Baranxe’i has eight fully phonemic vowels, which in Standard Baranxe’i have three main realisations: that in a stressed syllable (lengthened, iśñajatkanu, I), in an unstressed, non-final syllable (unchanged, mēźu, M), and in a final syllable (reduced, vimujatkanu, V).
These gives the following main vowels for SB:
/ / – I – M – V
/a/ – [ɑː] – [ɑ] – [ɐ]
/ɒ/ – [ɒː] – [ɒ] – [ɒ̆]
/e/ – [eː] – [e] – [ə]
/ɛ/ – [ɛː] – [ɛ] – [ɛ̆]
/i/ – [iː] – [i] – [ɪ]
/y/ – [yː] – [y] – [ʏ]
/o/ – [oː] – [o] – [ɤ]
/u/ – [uː] – [u] – [ɯ]
In addition, there is a marginal phonemic distinction between [u] and [ɯ], but due to its extremely limited appearance it is generally not counted.
The SB diphthongs are /aʊ̯ aɪ̯ eɪ̯ ɛɪ̯ oɪ̯/, of which /oɪ̯/ is extremely rare.
Vowel Length and Stress – Niraukutiśñul ā Aukutēpu
The development of the modern stress – vowel length correlation marked the beginning of the Modern Baranxe’i period, and it was shortly after the development of that system that SB was prescriptively laid down.
In short, long vowels can only appear in stressed syllables, and all stressed syllables have a long vowel.
All unstressed syllables carry a short vowel, and all final syllables carry a reduced vowel.
While stress is ultimately an inherited feature and not a dynamic one, it is nevertheless highly predictable.
Roughly said, the naturally longest vowel in a word’s stem receives the stress unless it’s the final vowel (the order of precedence is diphthong > innately long vowel > innately short vowel).
ausaġu /aʊ̯saɣu/ [ˈɑʊ̯sɑɣɯ] yearly
īmandā /yːmandɒ/ [ˈyːmɑndɒ̆] light
If all valid vowels are of the same length and different qualities, the penultimate gets the stress.
inaki /inaki/ [iˈnɑkɪ] experienced.M
If any two adjacent syllables have the same vowel phoneme, however the stress shifts to the antepenultimate.
inaka /inaka/ [ˈiːnɑkɐ] experienced.F
Morphemes and clitics do not influence the stress of a word, although they can undo final vowel reduction.
medur /medur/ [ˈmeːdɯɾ] room
> medurtu [ˈmeːduɾtɯ] room.GEN, of the room
> medurham [ˈmeːduɾhɐm] room=1.SG.GEN, my room
> medurhamtu [ˈmeːduɾhɐmtɯ] room=1.SG.GEN-GEN, of my room
This is only the pattern in SB, though. While most regiolects and dialects follow a similar pattern, there are often significant differences.
E.g., the Southern dialect group generally only lenghtens stressed, open syllables, but not closed ones. Hence, śap SB [ʃɑːp], WB [ʃɑp] building. This is currently making its way north.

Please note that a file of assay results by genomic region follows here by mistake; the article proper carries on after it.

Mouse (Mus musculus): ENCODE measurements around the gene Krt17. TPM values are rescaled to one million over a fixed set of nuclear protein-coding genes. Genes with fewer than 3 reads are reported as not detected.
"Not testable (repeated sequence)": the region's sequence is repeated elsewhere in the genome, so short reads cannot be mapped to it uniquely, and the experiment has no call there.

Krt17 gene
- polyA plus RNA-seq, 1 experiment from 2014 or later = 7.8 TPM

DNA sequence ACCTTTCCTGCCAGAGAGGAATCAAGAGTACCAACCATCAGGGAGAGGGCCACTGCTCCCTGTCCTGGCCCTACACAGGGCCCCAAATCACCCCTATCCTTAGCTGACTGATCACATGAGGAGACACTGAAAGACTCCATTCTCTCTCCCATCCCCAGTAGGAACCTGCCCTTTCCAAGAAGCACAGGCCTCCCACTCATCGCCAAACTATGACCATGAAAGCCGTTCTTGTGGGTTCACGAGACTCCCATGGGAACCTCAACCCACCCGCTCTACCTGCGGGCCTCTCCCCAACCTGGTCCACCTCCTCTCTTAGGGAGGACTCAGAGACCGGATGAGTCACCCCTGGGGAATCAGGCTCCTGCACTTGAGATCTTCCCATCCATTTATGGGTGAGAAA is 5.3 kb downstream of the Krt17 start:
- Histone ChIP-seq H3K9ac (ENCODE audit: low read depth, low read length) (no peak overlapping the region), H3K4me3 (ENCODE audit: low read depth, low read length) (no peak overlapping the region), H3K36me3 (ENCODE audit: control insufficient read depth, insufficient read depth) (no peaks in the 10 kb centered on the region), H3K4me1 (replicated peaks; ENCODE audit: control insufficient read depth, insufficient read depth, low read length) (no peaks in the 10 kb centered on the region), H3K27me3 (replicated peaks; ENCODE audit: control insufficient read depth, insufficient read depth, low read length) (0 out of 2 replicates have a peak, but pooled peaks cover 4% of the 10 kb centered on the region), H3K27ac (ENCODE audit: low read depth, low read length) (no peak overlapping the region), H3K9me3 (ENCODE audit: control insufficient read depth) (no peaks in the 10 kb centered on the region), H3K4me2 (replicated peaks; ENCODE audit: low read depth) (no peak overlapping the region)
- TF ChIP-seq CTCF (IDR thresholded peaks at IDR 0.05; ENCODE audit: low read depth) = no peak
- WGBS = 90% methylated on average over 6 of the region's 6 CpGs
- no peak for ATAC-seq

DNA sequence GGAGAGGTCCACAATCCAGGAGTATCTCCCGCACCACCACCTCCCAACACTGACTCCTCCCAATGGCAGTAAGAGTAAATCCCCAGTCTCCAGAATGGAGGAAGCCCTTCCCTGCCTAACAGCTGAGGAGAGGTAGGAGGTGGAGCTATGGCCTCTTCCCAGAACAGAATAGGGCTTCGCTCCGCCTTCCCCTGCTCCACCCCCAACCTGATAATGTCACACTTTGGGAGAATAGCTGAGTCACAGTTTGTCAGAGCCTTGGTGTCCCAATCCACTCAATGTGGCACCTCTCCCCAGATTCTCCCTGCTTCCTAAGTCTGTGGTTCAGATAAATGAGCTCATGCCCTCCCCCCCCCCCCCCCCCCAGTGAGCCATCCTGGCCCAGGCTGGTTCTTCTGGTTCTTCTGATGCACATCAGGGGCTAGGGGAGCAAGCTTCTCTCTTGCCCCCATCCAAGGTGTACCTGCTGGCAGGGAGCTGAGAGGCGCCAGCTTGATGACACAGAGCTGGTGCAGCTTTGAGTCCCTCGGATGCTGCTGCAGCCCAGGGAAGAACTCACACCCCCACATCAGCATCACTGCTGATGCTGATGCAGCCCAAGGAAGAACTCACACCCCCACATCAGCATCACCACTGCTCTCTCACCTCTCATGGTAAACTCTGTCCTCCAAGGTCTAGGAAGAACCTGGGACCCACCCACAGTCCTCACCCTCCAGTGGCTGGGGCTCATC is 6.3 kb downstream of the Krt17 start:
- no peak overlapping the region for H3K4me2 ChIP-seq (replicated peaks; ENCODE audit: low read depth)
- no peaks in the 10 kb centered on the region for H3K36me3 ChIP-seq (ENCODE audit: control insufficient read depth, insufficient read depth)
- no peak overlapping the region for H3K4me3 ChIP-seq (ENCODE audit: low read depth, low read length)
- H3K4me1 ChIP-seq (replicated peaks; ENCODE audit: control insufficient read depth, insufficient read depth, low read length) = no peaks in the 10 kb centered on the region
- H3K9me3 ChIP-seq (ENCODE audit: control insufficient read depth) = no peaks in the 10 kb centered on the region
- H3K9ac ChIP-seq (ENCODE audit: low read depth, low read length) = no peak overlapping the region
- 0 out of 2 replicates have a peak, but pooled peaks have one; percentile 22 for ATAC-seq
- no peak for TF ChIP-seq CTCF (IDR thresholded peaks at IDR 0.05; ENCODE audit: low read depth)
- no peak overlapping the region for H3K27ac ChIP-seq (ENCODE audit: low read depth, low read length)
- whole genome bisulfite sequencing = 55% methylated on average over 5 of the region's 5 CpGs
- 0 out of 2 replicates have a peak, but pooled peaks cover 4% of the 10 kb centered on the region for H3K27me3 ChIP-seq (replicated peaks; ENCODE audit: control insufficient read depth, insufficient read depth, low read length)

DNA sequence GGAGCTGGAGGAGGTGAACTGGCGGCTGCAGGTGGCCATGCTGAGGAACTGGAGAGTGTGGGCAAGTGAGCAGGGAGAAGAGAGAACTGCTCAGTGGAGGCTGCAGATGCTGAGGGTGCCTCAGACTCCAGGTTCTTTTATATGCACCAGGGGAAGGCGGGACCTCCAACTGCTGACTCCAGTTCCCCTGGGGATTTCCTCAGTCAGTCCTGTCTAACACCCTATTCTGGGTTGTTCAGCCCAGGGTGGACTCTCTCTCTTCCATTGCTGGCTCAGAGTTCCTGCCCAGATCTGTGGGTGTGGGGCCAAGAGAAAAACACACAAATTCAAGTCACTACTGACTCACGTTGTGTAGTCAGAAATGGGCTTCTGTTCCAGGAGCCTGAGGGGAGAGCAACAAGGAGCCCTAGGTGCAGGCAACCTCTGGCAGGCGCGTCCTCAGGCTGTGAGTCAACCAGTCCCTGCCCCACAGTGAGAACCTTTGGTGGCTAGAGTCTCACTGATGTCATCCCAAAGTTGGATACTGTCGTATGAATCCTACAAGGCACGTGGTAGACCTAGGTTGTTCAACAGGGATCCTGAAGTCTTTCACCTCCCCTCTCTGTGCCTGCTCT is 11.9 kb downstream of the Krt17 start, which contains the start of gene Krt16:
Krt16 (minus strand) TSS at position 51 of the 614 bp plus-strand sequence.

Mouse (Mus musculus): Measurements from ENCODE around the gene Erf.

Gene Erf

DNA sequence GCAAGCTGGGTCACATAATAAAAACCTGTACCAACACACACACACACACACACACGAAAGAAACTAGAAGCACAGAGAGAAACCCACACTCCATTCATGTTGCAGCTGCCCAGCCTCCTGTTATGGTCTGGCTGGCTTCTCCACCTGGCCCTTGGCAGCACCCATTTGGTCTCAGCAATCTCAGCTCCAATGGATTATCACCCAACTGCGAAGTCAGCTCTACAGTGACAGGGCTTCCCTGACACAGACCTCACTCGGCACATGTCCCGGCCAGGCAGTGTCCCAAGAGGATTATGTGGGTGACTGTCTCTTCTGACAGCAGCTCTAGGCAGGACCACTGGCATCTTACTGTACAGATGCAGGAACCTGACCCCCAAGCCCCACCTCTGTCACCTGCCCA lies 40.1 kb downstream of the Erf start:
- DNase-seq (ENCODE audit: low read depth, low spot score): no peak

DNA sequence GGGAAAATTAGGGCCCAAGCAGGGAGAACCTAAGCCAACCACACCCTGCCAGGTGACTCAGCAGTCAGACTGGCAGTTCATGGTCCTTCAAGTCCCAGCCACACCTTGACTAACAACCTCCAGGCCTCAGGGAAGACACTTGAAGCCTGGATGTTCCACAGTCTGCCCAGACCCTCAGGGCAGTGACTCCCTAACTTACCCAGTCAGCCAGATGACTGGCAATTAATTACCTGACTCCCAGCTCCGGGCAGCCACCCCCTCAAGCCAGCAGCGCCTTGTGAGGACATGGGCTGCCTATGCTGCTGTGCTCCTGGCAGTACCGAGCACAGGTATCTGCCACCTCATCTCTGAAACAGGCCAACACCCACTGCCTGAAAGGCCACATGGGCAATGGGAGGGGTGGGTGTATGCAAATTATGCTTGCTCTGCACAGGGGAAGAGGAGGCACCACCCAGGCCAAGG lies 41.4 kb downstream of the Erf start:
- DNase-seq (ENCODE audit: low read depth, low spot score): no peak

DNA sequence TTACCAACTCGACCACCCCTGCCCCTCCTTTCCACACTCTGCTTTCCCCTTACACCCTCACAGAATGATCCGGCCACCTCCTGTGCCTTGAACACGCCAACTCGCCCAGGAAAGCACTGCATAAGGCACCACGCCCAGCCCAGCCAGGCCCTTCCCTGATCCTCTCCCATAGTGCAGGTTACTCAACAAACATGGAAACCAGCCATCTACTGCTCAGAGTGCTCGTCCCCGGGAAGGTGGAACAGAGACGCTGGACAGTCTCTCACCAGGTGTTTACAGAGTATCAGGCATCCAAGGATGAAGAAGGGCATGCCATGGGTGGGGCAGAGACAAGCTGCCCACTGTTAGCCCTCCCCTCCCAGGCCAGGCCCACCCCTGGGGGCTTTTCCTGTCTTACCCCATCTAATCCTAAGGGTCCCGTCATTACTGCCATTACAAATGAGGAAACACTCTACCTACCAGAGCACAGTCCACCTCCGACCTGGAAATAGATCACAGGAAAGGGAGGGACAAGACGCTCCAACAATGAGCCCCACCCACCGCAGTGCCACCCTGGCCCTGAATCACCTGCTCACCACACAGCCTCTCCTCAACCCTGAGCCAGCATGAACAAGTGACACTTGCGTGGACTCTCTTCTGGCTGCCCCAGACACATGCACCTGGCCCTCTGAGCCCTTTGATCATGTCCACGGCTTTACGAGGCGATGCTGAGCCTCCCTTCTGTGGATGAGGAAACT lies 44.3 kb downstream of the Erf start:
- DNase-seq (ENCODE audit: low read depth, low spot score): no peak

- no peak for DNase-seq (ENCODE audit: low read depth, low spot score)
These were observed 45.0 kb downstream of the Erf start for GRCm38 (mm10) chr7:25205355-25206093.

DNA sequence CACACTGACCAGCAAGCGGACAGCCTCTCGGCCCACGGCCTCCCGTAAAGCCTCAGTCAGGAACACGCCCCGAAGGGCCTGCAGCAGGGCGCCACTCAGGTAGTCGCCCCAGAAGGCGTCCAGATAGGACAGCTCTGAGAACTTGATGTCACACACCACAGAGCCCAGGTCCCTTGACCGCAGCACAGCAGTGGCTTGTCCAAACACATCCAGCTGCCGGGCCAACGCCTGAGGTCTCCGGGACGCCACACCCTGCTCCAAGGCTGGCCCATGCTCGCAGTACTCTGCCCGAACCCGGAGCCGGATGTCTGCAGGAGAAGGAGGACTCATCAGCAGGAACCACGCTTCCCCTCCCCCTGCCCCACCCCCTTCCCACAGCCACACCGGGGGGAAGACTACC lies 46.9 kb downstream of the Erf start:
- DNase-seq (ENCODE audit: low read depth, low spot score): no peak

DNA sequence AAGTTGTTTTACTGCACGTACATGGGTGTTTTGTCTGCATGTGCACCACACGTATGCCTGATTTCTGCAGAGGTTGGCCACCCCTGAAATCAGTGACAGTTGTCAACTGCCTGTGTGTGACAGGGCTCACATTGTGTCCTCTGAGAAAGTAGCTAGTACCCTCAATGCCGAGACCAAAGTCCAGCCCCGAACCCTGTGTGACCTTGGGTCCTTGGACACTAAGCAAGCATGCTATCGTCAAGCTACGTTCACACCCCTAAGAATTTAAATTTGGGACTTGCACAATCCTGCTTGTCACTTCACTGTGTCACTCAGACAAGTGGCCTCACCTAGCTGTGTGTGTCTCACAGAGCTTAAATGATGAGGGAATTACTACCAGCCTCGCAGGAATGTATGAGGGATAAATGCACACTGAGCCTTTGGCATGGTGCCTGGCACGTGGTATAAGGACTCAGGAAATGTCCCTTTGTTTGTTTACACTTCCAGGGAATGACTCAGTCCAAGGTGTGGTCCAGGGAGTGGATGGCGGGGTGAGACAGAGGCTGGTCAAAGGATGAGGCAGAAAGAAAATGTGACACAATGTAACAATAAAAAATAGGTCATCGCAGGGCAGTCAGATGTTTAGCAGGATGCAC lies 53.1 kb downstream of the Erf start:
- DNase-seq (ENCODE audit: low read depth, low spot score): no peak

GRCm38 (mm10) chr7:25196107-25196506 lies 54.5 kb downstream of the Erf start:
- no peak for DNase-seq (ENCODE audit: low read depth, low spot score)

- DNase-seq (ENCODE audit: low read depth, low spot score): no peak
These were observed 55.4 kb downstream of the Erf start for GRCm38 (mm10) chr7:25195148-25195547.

The Simple Vowels – Amsinēn-Niraukuja
/a/ and /ɒ/
/a/ generally descends from Proto-Aketamsei /a/, whereas /ɒ/ generally comes from /aː/, but also the short diphthongs /au/ and /ao.
The prestigious pronunciation of /a/ is [ɑ] everywhere except in final syllables, although in casual speech even speakers of SB usually front and raise it to [a] in an unstressed position.
For /ɒ/, the preferred pronunciations is [ɒ], although when unstressed, it often is realised more centrally.
The pair /a/ – /aː/ was the first to undergo long vowel rounding, and thus, /ɒ/ is consistently found in all Baranxe’i dialects for historic long /a/, and it marks one of the Baranxe’i isoglosses (Asuāneica, for example, still has [aː], although it also merged the short diphthongs).
/e/ and /ɛ/
/e/ is generally from PA /e/, whereas /ɛ/ is ultimately from /eː/ (but see below) and directly from short /ei/, /ai/.
/e/ is mostly realised as /e/, and /ə/ in final position. Many dialects reduce it to /ə/ in any unstressed syllable.
On the other hand, the pronunciation of /ɛ/ as [ɛ] is relatively rare amongst most dialects and subsequently regiolects, although it is considered the best pronunciation for SB.
Originally, long e was rounded to [ø], the second vowel to undergo long vowel rounding. In Baranxiź, it was then first lowered to [œ] during the transition to Middle Baranxe’i, before being derounded to [ɛ] in Courtly Speech in the late 17th century. This pronunciation then was incorporated into SB. Most dialects of the Southern dialect group and Central Baranxe’i, however, continue to have either [ø] or [œ] for it, whereas other dialects in the Northern dialect group either continue unrounded [eː] (in the extreme peripheries), or adopted the prestigious [ɛ] pronunciation/underwent derounding of [œ], as well.
/i/ and /y/
/i/ is mostly from PA /i/, and /y/ is from PA /iː/ and /oi/, /ui/, /wi/.
/i/ and /y/ are relatively consistent in their pronunciation in Baranxe’i dialects. Like the ɑ – ɒ pair, this distinction is one of the isoglosses used to draw a line between Baranxe’i from Asuāneica.
/o/ and /u/
/o/ and /u/ take a special place in Baranxe’i phonology. /o/ is from PA /o/ and /u/, whereas /u/ is from PA /oː/ and /uː/, as well as /ou/.
Derounding of final /o/ and /u/ is relatively rare among Baranxe’i dialects, but typical of Central Baranxe’i and thus became part of SB.
The raising of long o and simultaneous lowering of short u took place before the long vowel rounding and is the oldest sound shift that is typical of Baranxe’i. Asuāneica still distinguishes [o] and [oː], [u] and [uː], whereas Vereti, Mañl, and Amarin shifted them differently and at least partly still have a four-way distinction.